MAP EXTRACT The site of the monument is shown on the attached map extract. It includes a 2 metre boundary around the archaeological features, considered to be essential for the monument's support and preservation.

Selected Sources

Books and journals
The Victoria History of the County of Wiltshire, (1957), 83, 267
Colt Hoare, R, Ancient Wiltshire: Volume II, (1819), 13-14
Colt Hoare, R, Ancient Wiltshire: Volume II, (1819), 14
Passmore, A D, Diary of Wiltshire 1903-1942
'Wiltshire Archaeological and Natural History Magazine' in Wiltshire archaeological register for 1981, , Vol. Vol 77, (1982), 158,160
'Wiltshire Archaeological and Natural History Magazine' in Excavation and Fieldwork in Wiltshire 1987, , Vol. Vol 82, (1988), 176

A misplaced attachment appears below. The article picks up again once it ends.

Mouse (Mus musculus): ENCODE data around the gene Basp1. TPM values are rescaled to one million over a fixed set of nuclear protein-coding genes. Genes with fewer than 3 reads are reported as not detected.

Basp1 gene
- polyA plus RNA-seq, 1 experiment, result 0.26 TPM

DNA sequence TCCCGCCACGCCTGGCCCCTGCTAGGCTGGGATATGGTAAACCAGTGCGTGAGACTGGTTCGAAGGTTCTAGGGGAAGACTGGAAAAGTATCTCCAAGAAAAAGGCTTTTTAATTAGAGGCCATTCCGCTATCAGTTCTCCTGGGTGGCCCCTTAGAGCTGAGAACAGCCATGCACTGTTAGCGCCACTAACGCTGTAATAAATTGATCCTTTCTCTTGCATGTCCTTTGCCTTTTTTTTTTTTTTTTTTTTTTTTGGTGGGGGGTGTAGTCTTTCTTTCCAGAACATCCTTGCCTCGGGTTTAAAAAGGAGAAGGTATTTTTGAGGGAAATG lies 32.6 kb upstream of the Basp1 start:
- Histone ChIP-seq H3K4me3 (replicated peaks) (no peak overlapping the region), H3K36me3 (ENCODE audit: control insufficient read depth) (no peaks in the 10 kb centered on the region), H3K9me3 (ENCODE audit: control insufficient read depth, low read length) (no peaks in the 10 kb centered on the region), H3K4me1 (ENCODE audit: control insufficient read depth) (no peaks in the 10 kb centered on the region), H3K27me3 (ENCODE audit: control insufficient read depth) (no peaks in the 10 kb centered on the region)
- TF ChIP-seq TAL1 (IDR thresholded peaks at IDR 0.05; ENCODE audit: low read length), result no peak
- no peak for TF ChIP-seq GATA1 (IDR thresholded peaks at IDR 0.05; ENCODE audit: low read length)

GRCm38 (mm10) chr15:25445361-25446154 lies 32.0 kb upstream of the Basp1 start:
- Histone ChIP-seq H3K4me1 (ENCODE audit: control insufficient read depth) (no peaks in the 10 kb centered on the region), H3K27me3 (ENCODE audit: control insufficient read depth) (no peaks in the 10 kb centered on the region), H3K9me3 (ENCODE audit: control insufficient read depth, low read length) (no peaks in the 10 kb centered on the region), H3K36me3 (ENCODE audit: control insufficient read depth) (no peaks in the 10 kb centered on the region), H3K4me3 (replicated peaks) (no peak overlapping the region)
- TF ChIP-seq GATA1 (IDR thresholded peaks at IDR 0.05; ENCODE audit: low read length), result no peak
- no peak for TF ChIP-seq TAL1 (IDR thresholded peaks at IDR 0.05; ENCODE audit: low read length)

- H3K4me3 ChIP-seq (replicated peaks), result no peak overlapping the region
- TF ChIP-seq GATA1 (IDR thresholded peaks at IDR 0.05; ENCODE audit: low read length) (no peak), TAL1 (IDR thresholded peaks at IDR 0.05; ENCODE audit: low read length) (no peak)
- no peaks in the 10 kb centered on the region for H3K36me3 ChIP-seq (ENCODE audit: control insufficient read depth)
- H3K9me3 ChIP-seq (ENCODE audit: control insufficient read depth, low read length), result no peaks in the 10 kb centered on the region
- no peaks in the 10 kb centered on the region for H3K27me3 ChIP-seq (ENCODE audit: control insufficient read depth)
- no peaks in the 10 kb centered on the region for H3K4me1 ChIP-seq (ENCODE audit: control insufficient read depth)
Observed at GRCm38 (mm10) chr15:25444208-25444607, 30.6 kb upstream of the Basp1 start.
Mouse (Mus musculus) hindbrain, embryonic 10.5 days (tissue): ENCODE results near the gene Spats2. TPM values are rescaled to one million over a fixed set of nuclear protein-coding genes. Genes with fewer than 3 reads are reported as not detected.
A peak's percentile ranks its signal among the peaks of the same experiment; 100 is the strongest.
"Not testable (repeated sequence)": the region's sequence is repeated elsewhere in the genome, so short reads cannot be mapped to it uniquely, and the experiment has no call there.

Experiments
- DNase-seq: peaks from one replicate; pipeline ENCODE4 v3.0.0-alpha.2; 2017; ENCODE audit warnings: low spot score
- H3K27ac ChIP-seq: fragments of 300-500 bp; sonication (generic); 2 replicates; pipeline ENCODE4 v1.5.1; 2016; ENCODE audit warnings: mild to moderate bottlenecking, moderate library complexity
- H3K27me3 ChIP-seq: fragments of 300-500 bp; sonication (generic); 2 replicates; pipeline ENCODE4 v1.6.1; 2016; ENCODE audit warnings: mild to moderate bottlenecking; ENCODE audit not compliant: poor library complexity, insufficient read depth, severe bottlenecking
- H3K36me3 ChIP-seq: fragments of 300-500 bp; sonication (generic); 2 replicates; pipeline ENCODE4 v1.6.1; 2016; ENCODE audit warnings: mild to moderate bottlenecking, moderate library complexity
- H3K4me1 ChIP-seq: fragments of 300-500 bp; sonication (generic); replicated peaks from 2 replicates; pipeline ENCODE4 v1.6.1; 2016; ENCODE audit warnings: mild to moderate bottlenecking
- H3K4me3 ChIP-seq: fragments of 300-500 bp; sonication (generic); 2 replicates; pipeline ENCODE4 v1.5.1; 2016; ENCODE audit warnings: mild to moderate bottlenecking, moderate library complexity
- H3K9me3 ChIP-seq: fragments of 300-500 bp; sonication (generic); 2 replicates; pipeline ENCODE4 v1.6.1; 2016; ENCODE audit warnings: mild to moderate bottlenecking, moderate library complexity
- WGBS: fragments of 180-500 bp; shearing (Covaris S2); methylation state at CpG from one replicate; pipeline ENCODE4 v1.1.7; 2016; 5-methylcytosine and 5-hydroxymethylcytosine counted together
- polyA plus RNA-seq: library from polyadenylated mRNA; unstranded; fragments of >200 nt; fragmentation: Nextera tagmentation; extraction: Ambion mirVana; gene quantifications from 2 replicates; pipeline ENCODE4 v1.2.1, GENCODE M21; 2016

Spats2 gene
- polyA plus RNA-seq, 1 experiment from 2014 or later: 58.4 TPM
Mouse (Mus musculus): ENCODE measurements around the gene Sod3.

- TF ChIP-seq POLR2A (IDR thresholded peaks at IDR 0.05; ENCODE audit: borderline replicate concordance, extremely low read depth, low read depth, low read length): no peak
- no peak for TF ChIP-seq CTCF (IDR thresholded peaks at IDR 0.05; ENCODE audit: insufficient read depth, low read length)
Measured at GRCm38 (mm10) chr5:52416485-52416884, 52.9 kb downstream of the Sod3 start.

'Wiltshire Archaeological and Natural History Magazine' in Wiltshire Archaeological Register for 1981, , Vol. Vol 77, (1983), 158
Ponting, C E, 'Wiltshire Archaeological and Natural History Magazine' in The Chapel of St Martin, Chisbury, , Vol. Vol 28, (1896), 125
Ponting, C E, 'Wiltshire Archaeological Magazine' in The Chapel of St Martin, Chisbury, , Vol. 28, (1894), 125-128

National Grid Reference: SU 27892 65991

Map

Map
© Crown Copyright and database right 2017. All rights reserved. Ordnance Survey Licence number 100024900.
© British Crown and SeaZone Solutions Limited 2017. All rights reserved. Licence number 102006.006.
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The above map is for quick reference purposes only and may not be to scale. For a copy of the full scale map, please see the attached PDF - 1013400 .pdf

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This copy shows the entry on 13-Dec-2017 at 02:56:21.

End of official listing